Fake gaming apps on Microsoft Store drop Electron Bot malware | #microsoft | #hacking | #cybersecurity


The malware boasts diverse capabilities, including SEO poisoning, where cybercriminals create infected websites and use SEO tactics to ensure these sites appear prominently in search results.

Israel-based cybersecurity research firm Check Point has revealed the details of a dangerous malware that hides in fake versions of popular games on the official Microsoft Store.

The malware has been dubbed Electron Bot as a reference to the C2 domain used in some of the campaigns. The identity of the malware author is unknown, but researchers believe that the malware might be operating from outside of Bulgaria.

If you like to play video games like Subway Surfers or Temple Run, be cautious when downloading them on your device because there are fake versions of many popular games available on the Microsoft Store loaded with Electron Bot malware.

Malware infected and fake app on Microsoft Store (Image: Check Point)

Some of the game publishers reportedly releasing spoofed games include Akshi games, Bizzon Case, Lupy games, Goo Games, Crazy 4 games, and Jeuxjeuxkeux games. Do not download games from these firms as they might contain malware. Such as, Temple Endless Runner 2 is promoted as a sequel to Temple Run, but it actually is a clone looking to infect your device.

About Electron Bot

According to Check Point’s research, Electron Bot is a “modular SEO poisoning malware.” Its primary use is for social media promotion and click fraud, wrote Moshe Marelus in the report from Check Point.

The malware is distributed through the Microsoft Store platform and has infected dozens of games and applications so far. Moreover, researchers noted that attackers constantly upload infected games/apps to innocent trap users.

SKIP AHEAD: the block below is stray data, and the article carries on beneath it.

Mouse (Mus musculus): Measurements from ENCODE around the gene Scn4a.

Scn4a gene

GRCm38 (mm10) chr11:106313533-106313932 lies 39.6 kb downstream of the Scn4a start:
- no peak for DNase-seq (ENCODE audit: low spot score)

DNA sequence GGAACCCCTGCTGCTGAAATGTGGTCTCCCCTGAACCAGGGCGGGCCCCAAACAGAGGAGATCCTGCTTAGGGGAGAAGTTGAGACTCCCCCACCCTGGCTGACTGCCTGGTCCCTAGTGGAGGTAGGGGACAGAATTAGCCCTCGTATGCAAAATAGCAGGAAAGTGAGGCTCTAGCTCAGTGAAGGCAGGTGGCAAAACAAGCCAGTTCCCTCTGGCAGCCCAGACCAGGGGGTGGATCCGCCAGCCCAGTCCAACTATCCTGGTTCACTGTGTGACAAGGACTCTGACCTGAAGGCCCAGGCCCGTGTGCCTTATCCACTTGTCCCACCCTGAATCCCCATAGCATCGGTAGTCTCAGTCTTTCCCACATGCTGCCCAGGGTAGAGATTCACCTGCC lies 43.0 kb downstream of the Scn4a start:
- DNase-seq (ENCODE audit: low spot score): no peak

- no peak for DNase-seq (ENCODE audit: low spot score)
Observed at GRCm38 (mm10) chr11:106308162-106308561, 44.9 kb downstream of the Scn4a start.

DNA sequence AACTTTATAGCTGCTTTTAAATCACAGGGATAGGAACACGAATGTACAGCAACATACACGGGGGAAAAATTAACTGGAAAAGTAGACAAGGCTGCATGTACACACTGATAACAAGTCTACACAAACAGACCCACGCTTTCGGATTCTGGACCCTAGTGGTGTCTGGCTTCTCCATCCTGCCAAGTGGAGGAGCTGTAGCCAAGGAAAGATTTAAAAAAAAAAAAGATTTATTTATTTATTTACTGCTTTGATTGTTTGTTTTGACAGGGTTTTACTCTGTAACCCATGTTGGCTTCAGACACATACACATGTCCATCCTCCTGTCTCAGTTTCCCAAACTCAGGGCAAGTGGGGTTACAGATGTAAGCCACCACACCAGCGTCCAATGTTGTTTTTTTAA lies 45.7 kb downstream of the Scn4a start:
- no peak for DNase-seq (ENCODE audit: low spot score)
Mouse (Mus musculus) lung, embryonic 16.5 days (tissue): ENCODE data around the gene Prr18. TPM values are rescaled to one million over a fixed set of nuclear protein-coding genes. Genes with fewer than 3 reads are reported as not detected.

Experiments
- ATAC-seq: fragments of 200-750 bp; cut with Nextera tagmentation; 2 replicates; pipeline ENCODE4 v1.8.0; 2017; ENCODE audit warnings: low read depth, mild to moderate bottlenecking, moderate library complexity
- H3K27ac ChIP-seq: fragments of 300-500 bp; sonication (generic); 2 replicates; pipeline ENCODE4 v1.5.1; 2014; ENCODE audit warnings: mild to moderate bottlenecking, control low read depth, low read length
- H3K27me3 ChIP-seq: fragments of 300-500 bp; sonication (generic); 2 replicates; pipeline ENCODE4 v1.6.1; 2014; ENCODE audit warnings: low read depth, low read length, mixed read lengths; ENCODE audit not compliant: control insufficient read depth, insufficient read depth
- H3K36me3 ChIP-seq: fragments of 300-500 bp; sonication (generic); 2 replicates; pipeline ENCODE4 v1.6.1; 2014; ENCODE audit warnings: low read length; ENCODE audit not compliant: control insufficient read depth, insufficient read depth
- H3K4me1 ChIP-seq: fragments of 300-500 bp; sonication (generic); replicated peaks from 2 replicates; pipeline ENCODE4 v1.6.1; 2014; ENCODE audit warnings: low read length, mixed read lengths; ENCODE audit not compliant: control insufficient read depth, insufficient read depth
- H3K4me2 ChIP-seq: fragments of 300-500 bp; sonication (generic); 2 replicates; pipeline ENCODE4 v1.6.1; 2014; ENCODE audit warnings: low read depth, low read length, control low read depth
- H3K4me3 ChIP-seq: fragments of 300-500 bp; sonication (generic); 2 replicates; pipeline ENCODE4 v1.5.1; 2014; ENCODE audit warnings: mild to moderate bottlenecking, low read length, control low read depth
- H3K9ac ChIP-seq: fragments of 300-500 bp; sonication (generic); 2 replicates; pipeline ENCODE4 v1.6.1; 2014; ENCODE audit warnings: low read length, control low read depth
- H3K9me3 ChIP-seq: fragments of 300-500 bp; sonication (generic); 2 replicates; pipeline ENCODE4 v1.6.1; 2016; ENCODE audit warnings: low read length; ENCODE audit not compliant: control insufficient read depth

According to Check Point’s report, the attackers’ activities were identified after an ad clicker campaign was detected in late 2018. Electron Bot was reportedly hiding inside an app on Microsoft Store called Album by Google Photos, published by Google LLC. Since then, the malware has evolved considerably as attackers have added new features and techniques to improve its capabilities.

For your information, the bot is developed using the Electron framework. The framework is used to build a cross-platform desktop application with Web scripts. It combines the Node.js runtime with the rendering engine of Chromium to allow the malware the capabilities of a browser controlled by scripts, such as JavaScript.

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Electron Bot Capabilities

The malware boasts diverse capabilities, including SEO poisoning, where cybercriminals create infected websites and use SEO tactics to ensure these sites appear prominently in search results.

Electron Bot is also used as an Ad Clicker to connect to remote websites and generate clicks for ads. Electron Bot is also a backdoor that lets the attacker gain complete control over the infected device and performs click fraud and social media promotion via YouTube, Google, Facebook, and Sound Cloud.

Furthermore, Electron Bot can also promote online products to increase store ratings or generate revenues via ad clicking. Apart from performing social media promotion, it can register new accounts, log in to these accounts, and like and comment on posts.

How to Stay Protected?

Electron Bot has infected around 5,000 computers in Israel, Sweden, Spain, and Bermuda. However, researchers claim that the campaign will spread to more regions soon. You can avoid infection by ensuring that you check the names of games on the MS Windows Store.

Make sure that the name matches the known entity. Never trust games with very low or very high review counts. Lastly, avoid downloading games from the publishers mentioned above.



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